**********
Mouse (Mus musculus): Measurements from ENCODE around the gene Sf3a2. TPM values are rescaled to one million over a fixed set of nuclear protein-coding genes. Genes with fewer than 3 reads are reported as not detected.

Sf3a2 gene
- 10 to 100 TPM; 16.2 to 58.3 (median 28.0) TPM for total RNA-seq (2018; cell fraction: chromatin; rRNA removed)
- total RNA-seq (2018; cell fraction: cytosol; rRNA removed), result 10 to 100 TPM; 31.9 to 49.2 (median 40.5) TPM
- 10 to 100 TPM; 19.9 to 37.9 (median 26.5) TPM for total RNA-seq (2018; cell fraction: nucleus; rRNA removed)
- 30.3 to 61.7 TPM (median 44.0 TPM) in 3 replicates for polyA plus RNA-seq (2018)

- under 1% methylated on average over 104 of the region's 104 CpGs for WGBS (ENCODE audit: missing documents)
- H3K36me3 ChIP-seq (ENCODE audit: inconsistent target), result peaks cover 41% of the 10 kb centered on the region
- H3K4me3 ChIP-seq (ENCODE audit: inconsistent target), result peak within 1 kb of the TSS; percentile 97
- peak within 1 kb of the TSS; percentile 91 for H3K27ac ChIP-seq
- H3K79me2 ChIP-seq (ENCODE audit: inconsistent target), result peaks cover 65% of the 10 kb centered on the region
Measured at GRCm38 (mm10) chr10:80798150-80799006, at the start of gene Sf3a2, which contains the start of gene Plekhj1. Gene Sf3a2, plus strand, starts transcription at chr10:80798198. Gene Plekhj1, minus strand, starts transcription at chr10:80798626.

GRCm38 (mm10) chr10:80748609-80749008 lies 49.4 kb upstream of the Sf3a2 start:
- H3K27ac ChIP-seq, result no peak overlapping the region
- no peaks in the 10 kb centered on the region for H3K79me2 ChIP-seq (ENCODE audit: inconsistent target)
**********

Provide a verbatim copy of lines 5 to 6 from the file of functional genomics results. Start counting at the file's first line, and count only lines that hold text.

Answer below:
- 10 to 100 TPM; 19.9 to 37.9 (median 26.5) TPM for total RNA-seq (2018; cell fraction: nucleus; rRNA removed)
- 30.3 to 61.7 TPM (median 44.0 TPM) in 3 replicates for polyA plus RNA-seq (2018)